Author: Francine du Plessix Gray
Publish Date: June 14, 2012
Source: TLC Book Tours
Why You're Reading This Book:
- You're a historical fiction fan.
- You like memoir type fiction.
From Goodreads.com: " The Queen’s Lover begins at a masquerade ball in Paris in 1774, when the dashing Swedish nobleman Count Axel Von Fersen first meets the mesmerizing nineteen-year old Dauphine Marie Antoinette, wife of the shy, reclusive prince who will soon become Louis XVI. This electric encounter launches a life-long romance that will span the course of the French Revolution.
The affair begins in friendship, however, and Fersen quickly becomes a devoted companion to the entire royal family. As he roams through the halls of Versailles and visits the private haven of Petit Trianon, Fersen discovers the deepest secrets of the court, even learning about the startling erotic details of Marie-Antoinette’s marriage to Louis XVI. But the events of the American Revolution tear Fersen away. Moved by the colonists’ fight for freedom, he is one of the very first to enlist in the French contingent of troops that will fight for America’s independence.
When he returns, he finds France on the brink of disintegration. After the Revolution of 1789 the royal family is moved from Versailles to the Tuileries. Fersen devises an escape for the family and their young children--Marie-Thérèse and the Dauphin Louis-Charles--whom many suspect to be Fersen’s son. The failed evasion attempt eventually leads to a grueling imprisonment, and the family spends its excruciating final days in captivity before the King and Queen face the guillotine.
Grieving his lost love after he returns to his native Stockholm, Fersen begins to sense the effects of the French Revolution in his own homeland. Royalists are now targets of the people’s ire, and the carefree, sensuous world of his youth is fast vanishing. Fersen, who has been named Grand Marshal of Sweden, is incapable of realizing that centuries of tradition have disappeared, and he pays dearly for his naïveté, losing his life at the hands of a savage mob that views him as a pivotal member of the aristocracy.
Scion of Sweden’s most esteemed nobility, Fersen came to be seen as an enemy of the homeland he loved. His fate is symbolic of the violent speed with which the events of the 18th century transformed European culture. Expertly researched and deeply imagined, The Queen’s Lover offers a fresh vision of of the French Revolution and of the French royal family, as told through the love story that was at its center."
My Two Cents:
This book is a fictional tale of Count Axel Von Fersen of Sweden's memoirs. He was the lover of Marie Antoinette. The book also includes chapters from the point of view of his sister, Sophie. I really liked the telling of this story from the point of view of a memoir. You get a more intimate look at what Von Fersen was feeling and doing throughout the book. It was interesting to get inside his head.
Count Axel Von Fersen meets a young Marie Antoinette and falls for her. This book doesn't cover a whole lot of their relationship, which I was a little disappointed in especially since the book is called The Queen's Lover. Marie Antoinette does make appearances but the book covers more of Von Fersen's life and what he was doing, which was actually pretty interesting.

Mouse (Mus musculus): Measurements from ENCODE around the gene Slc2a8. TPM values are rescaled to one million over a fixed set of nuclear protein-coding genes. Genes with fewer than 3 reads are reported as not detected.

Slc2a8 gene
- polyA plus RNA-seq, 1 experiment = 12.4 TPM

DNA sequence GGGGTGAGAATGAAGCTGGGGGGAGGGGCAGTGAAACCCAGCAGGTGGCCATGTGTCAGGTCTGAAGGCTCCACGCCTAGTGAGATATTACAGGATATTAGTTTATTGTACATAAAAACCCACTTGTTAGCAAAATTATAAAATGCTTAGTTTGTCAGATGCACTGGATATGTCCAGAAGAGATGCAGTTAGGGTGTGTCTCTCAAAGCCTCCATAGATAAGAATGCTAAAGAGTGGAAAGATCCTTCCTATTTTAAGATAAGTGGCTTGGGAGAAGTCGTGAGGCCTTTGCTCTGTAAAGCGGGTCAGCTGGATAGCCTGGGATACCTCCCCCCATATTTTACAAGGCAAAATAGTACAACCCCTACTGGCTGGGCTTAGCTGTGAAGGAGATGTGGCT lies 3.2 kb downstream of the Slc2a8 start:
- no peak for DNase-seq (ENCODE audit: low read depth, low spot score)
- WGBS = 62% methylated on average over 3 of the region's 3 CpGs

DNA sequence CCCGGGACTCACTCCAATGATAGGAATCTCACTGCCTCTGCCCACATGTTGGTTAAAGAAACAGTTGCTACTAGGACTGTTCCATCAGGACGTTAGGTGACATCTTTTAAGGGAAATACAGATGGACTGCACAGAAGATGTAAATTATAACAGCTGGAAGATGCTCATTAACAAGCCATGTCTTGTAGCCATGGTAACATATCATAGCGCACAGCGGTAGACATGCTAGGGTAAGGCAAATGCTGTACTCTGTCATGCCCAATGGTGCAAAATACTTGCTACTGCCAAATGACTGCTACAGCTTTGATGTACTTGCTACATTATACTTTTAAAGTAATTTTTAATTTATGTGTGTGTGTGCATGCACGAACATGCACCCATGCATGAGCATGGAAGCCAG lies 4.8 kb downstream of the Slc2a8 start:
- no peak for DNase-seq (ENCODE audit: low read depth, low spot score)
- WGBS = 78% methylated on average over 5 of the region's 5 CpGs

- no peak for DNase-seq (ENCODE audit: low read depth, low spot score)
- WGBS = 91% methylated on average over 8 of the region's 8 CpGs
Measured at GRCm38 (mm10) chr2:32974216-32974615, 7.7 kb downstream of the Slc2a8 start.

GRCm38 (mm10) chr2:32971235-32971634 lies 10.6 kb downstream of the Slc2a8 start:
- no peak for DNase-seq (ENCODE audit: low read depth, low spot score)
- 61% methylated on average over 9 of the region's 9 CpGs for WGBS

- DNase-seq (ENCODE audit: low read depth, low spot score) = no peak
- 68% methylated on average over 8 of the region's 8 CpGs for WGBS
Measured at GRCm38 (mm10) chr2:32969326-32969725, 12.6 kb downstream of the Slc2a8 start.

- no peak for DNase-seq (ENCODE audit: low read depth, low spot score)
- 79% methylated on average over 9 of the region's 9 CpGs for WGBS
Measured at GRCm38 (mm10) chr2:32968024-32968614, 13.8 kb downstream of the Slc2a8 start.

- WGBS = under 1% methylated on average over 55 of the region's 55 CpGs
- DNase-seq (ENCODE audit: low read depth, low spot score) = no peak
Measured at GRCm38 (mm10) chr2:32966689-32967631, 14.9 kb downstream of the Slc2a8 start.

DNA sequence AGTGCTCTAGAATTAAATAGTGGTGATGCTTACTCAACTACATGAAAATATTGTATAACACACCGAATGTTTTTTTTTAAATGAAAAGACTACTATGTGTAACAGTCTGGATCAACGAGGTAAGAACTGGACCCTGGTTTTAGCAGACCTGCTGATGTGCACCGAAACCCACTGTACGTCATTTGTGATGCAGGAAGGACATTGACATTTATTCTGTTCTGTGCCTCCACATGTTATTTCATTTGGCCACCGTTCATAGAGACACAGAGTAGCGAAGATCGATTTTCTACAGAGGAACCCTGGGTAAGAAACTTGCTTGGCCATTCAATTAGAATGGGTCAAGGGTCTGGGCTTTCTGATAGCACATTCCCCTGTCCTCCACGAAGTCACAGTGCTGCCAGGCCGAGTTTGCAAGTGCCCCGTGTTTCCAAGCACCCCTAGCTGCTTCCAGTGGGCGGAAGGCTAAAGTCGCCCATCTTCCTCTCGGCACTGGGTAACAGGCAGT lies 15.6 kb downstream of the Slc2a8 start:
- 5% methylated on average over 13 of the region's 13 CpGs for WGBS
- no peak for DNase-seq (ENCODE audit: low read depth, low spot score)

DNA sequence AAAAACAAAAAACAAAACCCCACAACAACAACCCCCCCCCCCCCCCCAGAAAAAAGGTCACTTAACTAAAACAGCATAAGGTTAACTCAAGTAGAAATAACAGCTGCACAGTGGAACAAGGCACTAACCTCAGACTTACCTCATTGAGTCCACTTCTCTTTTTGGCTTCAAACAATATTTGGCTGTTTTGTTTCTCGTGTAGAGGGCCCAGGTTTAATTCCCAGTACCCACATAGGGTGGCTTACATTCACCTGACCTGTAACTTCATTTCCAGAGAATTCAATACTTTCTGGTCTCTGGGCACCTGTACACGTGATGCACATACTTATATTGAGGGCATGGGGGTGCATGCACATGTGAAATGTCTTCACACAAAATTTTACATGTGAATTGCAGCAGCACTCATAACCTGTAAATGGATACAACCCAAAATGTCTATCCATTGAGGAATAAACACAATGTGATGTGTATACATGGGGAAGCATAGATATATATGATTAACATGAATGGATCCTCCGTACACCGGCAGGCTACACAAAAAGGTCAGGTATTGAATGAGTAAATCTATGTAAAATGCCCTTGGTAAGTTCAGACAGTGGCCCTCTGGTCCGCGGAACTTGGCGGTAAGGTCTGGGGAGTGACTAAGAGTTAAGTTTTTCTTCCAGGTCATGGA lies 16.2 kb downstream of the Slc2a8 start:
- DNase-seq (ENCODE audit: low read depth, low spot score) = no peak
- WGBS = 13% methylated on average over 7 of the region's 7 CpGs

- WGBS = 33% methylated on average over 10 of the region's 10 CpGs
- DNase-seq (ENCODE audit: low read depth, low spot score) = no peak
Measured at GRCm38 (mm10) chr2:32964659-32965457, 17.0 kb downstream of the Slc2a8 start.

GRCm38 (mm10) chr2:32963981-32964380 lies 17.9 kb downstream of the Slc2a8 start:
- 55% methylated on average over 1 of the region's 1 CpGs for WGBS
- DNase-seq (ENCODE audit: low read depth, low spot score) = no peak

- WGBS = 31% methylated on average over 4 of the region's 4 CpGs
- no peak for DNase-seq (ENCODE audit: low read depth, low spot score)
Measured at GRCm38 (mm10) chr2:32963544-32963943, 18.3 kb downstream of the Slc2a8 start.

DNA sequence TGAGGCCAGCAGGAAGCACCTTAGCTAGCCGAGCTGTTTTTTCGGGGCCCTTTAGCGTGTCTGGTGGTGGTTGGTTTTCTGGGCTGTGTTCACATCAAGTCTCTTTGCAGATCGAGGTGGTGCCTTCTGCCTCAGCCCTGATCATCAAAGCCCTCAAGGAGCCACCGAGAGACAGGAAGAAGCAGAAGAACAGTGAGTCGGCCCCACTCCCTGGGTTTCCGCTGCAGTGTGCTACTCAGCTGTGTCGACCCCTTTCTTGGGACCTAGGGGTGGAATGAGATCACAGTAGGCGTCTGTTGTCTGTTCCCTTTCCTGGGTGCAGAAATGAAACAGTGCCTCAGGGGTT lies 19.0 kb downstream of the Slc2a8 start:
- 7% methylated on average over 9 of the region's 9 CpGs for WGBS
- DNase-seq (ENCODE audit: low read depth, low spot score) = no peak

One thing that I really liked about this book is that it gave context into what was going on in the world. I feel like a lot of times, historical fiction focuses on one area or event and you, as the reader, lose focus on what else was happening in that time period. There was a ton of things going on in Von Fersen's time. He goes and fights in the American Revolution. He talks about what was happening in his own country of Sweden (some place you don't see much of in historical fiction about the 1700s). He talks about one of my faves, Catherine the Great, and how she was expanding the Russian empire. Then, of course, there was the French Revolution. I know that I myself tend to forget that all of these major events were happening around the same time or at least not too far apart from each other. It was so interesting to have that context.
Anyhow, the book is enjoyable but don't expect to hear too much about Fersen's affair with his Toinette. The title is sort of a misnomer.
Bottom line: Solid historical fiction with a global outlook!
Don't Forget to Follow the Rest of the Tour:
Monday, April 16th: Diary of a Stay at Home Mom
Monday, April 16th: Twisting the Lens
Wednesday, April 18th: Life in Review
Monday, April 23rd: Kritters Ramblings
Wednesday, April 25th: Peeking Between the Pages
Thursday, April 26th: Broken Teepee
Friday, April 27th: Unabridged Chick
Tuesday, May 1st: Amused By Books
Wednesday, May 2nd: Life is Short. Read Fast.
Thursday, May 3rd: Hopelessly Devoted Bibliophile
Wednesday, May 9th: Historical Tapestry
Thursday, May 10th: A Bookish Affair
Monday, May 14th: Scandalous Women
Wednesday, May 16th: Enchanted by Josephine
I really like books that are written as memoirs so I will probable enjoy this one. I also like that it covers a lot of different history. Thanks for the great review!ReplyDelete
I really like books written as memoirs as well; you definitely get a little more about the inside scoop.Delete
I love it when a book like this gives me a glimpse into the wider world of a bygone era - I always feel like I learn a lot that way.ReplyDelete
Thanks for being on the tour!
I hate it when titles are misleading like that..but I do love historical fiction, so I'm putting this on my list.ReplyDelete
A couple weeks ago, I went to an author panel and they were talking about how particular publishers had gotten about how books are titled. If it doesn't have some sort of intriguing character in the title, it just isn't as exciting!Delete